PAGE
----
When Is The Best Time To Pick Mustard?


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I feel a bit uncomfortable calling mustard a vegetable - probably because I only see it used as a sauce to put on food and have never eaten it before. However, it is a brassica (a family that includes bok choy, broccoli, cauliflower, cabbage, choy sum, kohlrabi, napa cabbage, rutabaga and turnip - all Wikipedia links) so it really is a vegetable. Anyway, I had some seeds lying around from Suttons (the store where the Queen of England - and many other places - buys her gardening supplies*) and I decided to grow them.

They came up very easily and almost one month later, they are looking great! Do I wait for them to flower? Are the current leaves an acceptable choice for a salad?

The following photograph was taken yesterday.

*Suttons are "royal warrant" holders, but for some reason I cannot imagine the queen walking around their plant nursery.
 

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People usually take them very young, as in mustard and cress. You usually only see cress in the shop as you need to plant them separately, one grows faster than the other, but I can't remember which, also the cress in shops is often seedling leaves of something like rape rather than true cress.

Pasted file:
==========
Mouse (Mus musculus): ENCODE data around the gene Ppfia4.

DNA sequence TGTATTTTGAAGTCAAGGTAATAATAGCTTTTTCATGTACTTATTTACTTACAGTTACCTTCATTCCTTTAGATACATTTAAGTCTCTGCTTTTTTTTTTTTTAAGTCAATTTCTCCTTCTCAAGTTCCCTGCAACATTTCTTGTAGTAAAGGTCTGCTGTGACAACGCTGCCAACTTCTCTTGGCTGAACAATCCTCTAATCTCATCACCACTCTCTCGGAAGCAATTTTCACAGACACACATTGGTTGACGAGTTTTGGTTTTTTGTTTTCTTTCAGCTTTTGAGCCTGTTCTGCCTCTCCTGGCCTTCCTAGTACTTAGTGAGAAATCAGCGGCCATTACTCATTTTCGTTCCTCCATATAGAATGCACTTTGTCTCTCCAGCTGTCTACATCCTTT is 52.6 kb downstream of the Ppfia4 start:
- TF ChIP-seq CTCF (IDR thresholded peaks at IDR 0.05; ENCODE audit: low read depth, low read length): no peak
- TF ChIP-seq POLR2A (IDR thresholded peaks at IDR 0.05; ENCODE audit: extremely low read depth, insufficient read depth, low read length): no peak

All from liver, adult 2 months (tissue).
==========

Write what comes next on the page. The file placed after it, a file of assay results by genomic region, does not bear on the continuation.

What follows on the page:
From the photo it looks like it is already getting a bit big, you could try some and grow some on for seed for next year. I once tried growing various flavours of 'cress' using garlic mustard (a common wild flower) and rocket. I was thinking it might be a viable sideline growing them and had got about a kilo of seed of each from the previous year when I was taken seriously ill for a bit and missed the planting window.
 
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Good to know! Would be interesting to know if anybody here has had a go at making their own mustard at home. If the leaves are too big to eat, seemingly, then perhaps using the plant for a condiment is in order instead.
 
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The condiment is made from the seeds.

The greens are indeed edible, look for recipes from the southern United States. Note that mustard is closer to horseradish than cabbage in flavor.
Yes, I knew that it was made from the seeds. Could have phrased myself better, apologies. I meant that I was going to it wait for the plant to produce seeds.

I do like the taste of horseradish so it's no problem.
 
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Meadowlark

Gardner, Angler, Adjunct Professor, and Rancher
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Mustard greens, as we call them in East Texas, are a staple across much of the southern U.S. Picked young and tender as mentioned is preferred round here. I personally don't care for the older mature leaves, but to each their own. It would be interesting to see someone make actual mustard from the seeds.
 
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